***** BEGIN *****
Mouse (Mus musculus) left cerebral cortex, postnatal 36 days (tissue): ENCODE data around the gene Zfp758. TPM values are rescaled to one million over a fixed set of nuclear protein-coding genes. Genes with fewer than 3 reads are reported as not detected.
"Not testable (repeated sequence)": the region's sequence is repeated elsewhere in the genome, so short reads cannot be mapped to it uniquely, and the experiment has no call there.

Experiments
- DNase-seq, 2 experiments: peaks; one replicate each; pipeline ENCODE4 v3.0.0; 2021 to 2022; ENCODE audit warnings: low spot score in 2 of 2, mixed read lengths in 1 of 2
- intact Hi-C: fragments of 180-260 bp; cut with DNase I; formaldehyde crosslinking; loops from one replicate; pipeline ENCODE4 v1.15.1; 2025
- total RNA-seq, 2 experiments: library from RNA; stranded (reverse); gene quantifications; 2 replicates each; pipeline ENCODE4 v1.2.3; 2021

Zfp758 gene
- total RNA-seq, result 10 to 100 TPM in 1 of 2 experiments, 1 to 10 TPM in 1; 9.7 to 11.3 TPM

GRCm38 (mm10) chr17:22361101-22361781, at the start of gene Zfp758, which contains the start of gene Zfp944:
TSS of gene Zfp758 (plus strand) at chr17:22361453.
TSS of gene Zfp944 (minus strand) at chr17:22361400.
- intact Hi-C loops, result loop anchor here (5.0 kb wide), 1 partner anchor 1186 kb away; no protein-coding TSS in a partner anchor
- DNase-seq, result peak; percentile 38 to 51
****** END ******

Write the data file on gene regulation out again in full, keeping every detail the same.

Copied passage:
Mouse (Mus musculus) left cerebral cortex, postnatal 36 days (tissue): ENCODE data around the gene Zfp758. TPM values are rescaled to one million over a fixed set of nuclear protein-coding genes. Genes with fewer than 3 reads are reported as not detected.
"Not testable (repeated sequence)": the region's sequence is repeated elsewhere in the genome, so short reads cannot be mapped to it uniquely, and the experiment has no call there.

Experiments
- DNase-seq, 2 experiments: peaks; one replicate each; pipeline ENCODE4 v3.0.0; 2021 to 2022; ENCODE audit warnings: low spot score in 2 of 2, mixed read lengths in 1 of 2
- intact Hi-C: fragments of 180-260 bp; cut with DNase I; formaldehyde crosslinking; loops from one replicate; pipeline ENCODE4 v1.15.1; 2025
- total RNA-seq, 2 experiments: library from RNA; stranded (reverse); gene quantifications; 2 replicates each; pipeline ENCODE4 v1.2.3; 2021

Zfp758 gene
- total RNA-seq, result 10 to 100 TPM in 1 of 2 experiments, 1 to 10 TPM in 1; 9.7 to 11.3 TPM

GRCm38 (mm10) chr17:22361101-22361781, at the start of gene Zfp758, which contains the start of gene Zfp944:
TSS of gene Zfp758 (plus strand) at chr17:22361453.
TSS of gene Zfp944 (minus strand) at chr17:22361400.
- intact Hi-C loops, result loop anchor here (5.0 kb wide), 1 partner anchor 1186 kb away; no protein-coding TSS in a partner anchor
- DNase-seq, result peak; percentile 38 to 51